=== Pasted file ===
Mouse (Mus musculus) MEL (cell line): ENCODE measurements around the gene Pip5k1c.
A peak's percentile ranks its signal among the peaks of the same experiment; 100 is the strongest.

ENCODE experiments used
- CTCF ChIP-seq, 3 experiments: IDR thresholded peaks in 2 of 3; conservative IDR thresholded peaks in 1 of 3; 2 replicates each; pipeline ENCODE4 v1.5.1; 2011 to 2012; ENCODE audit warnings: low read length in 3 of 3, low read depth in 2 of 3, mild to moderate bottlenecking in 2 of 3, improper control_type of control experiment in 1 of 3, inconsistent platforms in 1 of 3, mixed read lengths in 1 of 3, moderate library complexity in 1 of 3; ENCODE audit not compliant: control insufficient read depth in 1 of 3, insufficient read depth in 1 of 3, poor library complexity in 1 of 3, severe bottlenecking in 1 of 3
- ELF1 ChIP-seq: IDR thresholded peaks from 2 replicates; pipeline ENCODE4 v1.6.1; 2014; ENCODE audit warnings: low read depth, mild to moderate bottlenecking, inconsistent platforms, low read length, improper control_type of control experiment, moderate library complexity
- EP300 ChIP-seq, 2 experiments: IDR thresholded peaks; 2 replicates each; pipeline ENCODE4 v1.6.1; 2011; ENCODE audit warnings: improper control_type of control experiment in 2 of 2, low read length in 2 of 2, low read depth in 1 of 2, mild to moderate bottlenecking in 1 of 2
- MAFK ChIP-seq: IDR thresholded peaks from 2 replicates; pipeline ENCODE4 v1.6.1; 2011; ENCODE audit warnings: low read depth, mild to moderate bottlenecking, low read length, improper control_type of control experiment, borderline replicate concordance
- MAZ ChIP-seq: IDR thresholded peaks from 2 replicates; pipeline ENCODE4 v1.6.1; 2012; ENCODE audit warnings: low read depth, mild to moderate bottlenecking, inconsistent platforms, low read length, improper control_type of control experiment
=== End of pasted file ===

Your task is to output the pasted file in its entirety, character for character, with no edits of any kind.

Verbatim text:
Mouse (Mus musculus) MEL (cell line): ENCODE measurements around the gene Pip5k1c.
A peak's percentile ranks its signal among the peaks of the same experiment; 100 is the strongest.

ENCODE experiments used
- CTCF ChIP-seq, 3 experiments: IDR thresholded peaks in 2 of 3; conservative IDR thresholded peaks in 1 of 3; 2 replicates each; pipeline ENCODE4 v1.5.1; 2011 to 2012; ENCODE audit warnings: low read length in 3 of 3, low read depth in 2 of 3, mild to moderate bottlenecking in 2 of 3, improper control_type of control experiment in 1 of 3, inconsistent platforms in 1 of 3, mixed read lengths in 1 of 3, moderate library complexity in 1 of 3; ENCODE audit not compliant: control insufficient read depth in 1 of 3, insufficient read depth in 1 of 3, poor library complexity in 1 of 3, severe bottlenecking in 1 of 3
- ELF1 ChIP-seq: IDR thresholded peaks from 2 replicates; pipeline ENCODE4 v1.6.1; 2014; ENCODE audit warnings: low read depth, mild to moderate bottlenecking, inconsistent platforms, low read length, improper control_type of control experiment, moderate library complexity
- EP300 ChIP-seq, 2 experiments: IDR thresholded peaks; 2 replicates each; pipeline ENCODE4 v1.6.1; 2011; ENCODE audit warnings: improper control_type of control experiment in 2 of 2, low read length in 2 of 2, low read depth in 1 of 2, mild to moderate bottlenecking in 1 of 2
- MAFK ChIP-seq: IDR thresholded peaks from 2 replicates; pipeline ENCODE4 v1.6.1; 2011; ENCODE audit warnings: low read depth, mild to moderate bottlenecking, low read length, improper control_type of control experiment, borderline replicate concordance
- MAZ ChIP-seq: IDR thresholded peaks from 2 replicates; pipeline ENCODE4 v1.6.1; 2012; ENCODE audit warnings: low read depth, mild to moderate bottlenecking, inconsistent platforms, low read length, improper control_type of control experiment